Dr. Rick Franza, Dean of the Hull College of Business, discusses a different, timely business topic each Monday in this column. This week, he talks about the importance of maintaining a marketing presence even during hard economic times. The interview has been edited for clarity and impact.
ABD: Some economists still think we’ll be heading into a recession this year, and we’re going to talk about the importance of maintaining your marketing during that. But first, explain what is meant by the term marketing.
Rick: A lot of people think marketing equals advertising, but marketing is anything you do to sell your service or product. Advertising is a vehicle of marketing but sometimes, just the name of your company is your marketing. Marketing creates a value proposition for your customer. So if your name, for example, is Speedy Cleaners, then you’d better be fast because your name has made a value proposition to your customer.
Marketing has to give someone a compelling reason to buy from your company. Everybody has to distinguish themselves in different ways.
You don’t just spend money willy-nilly on marketing, but there’s a strong correlation between marketing and sales, no matter what the economic state is.
ABD: How does a business distinguish itself through marketing?
Rick: You want to identify what part of the market you can get, and in order to do that, you have to determine what you’re good at or what you could be good at. Determine what it is that your target market values, then in your marketing message, say “We provide this.” And you need to set up your operations to deliver in a way that your marketing promised.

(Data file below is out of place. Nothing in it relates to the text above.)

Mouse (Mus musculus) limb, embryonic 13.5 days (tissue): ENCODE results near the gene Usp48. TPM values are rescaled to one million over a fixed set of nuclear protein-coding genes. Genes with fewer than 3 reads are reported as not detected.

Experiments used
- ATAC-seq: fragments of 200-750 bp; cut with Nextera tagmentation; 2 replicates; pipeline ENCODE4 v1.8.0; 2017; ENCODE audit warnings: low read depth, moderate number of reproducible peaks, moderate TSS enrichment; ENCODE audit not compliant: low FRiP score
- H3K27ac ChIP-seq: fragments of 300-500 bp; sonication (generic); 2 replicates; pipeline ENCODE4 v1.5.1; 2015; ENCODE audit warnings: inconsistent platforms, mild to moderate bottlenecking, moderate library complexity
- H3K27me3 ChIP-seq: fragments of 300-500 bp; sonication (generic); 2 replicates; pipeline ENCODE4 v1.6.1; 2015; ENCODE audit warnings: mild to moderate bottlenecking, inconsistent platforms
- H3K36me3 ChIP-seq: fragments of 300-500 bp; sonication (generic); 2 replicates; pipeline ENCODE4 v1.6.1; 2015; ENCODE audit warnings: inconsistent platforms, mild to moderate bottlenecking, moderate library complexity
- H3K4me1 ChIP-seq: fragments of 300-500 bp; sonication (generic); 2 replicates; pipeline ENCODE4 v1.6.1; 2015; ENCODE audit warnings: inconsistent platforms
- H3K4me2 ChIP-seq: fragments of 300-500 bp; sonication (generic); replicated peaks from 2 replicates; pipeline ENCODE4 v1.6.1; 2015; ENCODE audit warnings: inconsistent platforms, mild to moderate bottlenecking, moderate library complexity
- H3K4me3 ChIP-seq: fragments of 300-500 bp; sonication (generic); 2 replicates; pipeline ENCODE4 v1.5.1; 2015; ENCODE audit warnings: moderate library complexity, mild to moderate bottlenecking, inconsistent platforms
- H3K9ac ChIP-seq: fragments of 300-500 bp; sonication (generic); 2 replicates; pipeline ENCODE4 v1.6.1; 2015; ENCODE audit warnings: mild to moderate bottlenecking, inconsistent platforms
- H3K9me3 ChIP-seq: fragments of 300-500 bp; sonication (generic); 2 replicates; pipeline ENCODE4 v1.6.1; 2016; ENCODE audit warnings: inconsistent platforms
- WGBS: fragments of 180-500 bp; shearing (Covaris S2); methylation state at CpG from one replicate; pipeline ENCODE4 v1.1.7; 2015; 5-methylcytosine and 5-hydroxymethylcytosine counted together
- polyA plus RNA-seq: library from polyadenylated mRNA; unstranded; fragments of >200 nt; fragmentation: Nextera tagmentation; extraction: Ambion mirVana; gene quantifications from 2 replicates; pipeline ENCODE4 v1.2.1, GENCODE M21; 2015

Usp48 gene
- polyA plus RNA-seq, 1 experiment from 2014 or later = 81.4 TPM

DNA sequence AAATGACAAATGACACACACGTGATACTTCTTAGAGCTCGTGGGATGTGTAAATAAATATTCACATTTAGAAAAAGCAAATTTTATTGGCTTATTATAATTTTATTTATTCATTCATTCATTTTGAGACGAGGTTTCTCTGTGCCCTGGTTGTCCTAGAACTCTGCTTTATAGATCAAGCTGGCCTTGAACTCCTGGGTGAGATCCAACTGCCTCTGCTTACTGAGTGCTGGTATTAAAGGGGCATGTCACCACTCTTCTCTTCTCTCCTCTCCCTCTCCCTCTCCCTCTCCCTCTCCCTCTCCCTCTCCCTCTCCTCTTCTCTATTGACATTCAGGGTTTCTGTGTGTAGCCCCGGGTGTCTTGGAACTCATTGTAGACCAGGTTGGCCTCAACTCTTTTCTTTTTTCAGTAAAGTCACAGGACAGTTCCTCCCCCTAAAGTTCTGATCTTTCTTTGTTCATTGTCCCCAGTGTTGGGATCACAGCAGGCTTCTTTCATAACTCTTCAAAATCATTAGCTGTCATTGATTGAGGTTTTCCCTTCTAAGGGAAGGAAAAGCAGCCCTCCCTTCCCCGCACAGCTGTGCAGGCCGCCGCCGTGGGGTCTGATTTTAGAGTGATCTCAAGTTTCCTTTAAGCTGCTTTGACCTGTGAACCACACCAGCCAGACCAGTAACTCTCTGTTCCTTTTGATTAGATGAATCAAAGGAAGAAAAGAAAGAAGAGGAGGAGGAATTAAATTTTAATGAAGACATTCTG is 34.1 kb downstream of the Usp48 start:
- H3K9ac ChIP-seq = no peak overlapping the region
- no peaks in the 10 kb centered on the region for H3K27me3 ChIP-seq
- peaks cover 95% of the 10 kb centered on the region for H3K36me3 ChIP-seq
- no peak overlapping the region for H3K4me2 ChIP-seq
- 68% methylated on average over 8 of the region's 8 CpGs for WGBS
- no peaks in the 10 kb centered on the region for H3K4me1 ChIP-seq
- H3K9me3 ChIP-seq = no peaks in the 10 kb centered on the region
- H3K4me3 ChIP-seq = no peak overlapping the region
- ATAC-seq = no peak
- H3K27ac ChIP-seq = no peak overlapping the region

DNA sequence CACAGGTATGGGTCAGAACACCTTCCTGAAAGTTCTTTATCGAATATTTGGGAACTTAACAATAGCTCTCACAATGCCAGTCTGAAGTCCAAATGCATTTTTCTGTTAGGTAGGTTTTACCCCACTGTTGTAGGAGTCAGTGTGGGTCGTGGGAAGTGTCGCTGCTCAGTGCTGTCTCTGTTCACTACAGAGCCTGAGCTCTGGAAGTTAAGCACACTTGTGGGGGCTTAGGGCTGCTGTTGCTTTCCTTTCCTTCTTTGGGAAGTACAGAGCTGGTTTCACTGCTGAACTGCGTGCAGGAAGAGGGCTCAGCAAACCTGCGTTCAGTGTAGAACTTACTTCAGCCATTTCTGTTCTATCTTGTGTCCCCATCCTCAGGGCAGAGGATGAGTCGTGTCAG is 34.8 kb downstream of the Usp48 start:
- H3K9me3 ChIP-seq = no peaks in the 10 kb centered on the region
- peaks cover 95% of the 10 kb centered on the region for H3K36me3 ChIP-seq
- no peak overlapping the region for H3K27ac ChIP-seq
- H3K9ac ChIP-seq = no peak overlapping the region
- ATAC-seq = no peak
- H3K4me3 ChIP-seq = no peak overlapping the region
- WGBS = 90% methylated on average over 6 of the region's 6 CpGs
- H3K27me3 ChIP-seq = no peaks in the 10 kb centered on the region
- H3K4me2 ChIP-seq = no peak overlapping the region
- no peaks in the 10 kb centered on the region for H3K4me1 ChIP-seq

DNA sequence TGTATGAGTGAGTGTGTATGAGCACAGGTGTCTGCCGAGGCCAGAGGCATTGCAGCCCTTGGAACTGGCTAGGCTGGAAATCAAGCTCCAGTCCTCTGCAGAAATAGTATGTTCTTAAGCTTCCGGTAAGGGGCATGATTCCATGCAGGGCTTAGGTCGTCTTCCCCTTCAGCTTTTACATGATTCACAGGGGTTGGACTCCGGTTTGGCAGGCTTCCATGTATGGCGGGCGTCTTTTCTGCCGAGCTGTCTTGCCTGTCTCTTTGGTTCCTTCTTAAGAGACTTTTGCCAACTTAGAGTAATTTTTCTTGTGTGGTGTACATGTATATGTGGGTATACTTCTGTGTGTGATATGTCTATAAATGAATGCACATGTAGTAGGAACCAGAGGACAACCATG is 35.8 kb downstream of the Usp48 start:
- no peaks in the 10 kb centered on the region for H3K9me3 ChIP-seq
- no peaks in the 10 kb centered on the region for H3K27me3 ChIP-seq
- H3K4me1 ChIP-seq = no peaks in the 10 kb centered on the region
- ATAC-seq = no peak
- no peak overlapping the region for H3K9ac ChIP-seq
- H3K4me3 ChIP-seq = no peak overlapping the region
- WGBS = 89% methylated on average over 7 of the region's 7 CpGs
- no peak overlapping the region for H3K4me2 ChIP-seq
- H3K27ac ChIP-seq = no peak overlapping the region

For example, everything about Walmart is low prices because the heart of their market is low-cost buyers. You’ve got to let people know why they should come to you.
ABD: You mentioned earlier that advertising is a part of marketing. What kind of advertising should a company use?
Rick: Traditionally, advertising spends have tended to be in print media, radio media, and TV media. But a more labor-intensive but less expensive form is social media. People are finding it important to be on Facebook, Instagram, TikTok, and even LinkedIn. But it’s important to understand the demographics to know who is listening/watching/reading when and where.
ABD: Companies often look at marketing only as an expense but you consider it an investment. Please explain that.
Rick: It is an investment – the reason you’re marketing is that you want to get a return on it. As a business person, most of your expenses are things you hope to get something from. Marketing is a short-term, mid-term, and long-term investment. It’s something that potentially has enduring returns on your investment.
If you look at any recession or financial crisis, the companies that can invest in marketing, operations, and processes, and in people, come out the other side way ahead of everyone else. You’ve got to have enough cash to do that, but if you can, the results are staggering. When things pick up again, you have a big advantage – no one has to discover you, you’ve worked to reduce costs, so your margins are higher and if you’ve retained your people, you don’t have to go out and hire people. When times are good is the time to start doing it.
ABD: How does marketing change when a recession hits?
Rick: During a recession, you have the opportunity to acquire new customers when everyone else is cutting back. But one of the most important things you can do is to hold on to your current customers. It’s a lot cheaper to hold on to customers than to find new ones. When hard times hit, it may be even more important to stay front and center with your customers.
In a recession, you also have to realize that every individual customer’s buying algorithm has changed in how much they value something. They start to value cost more, so you have to pay attention to that.
When the demand for marketing is less, the cost may also be less, because the people who do the marketing are charging less. You can get more bang for your buck.
You can do more things that are free, like social media. If you can, find ways to get talked about in the media rather than having to pay for it. It’s another reason to get involved in the community. People like to support people when they like what they’re doing – although that shouldn’t be the only reason you do good things.
ABD: So you would encourage businesses to keep marketing, even if the economy slips into a recession?
Rick: Absolutely! You need to be more judicious about it, but don’t give up. Just be more selective and make sure you’re hitting the sweet spot of your market.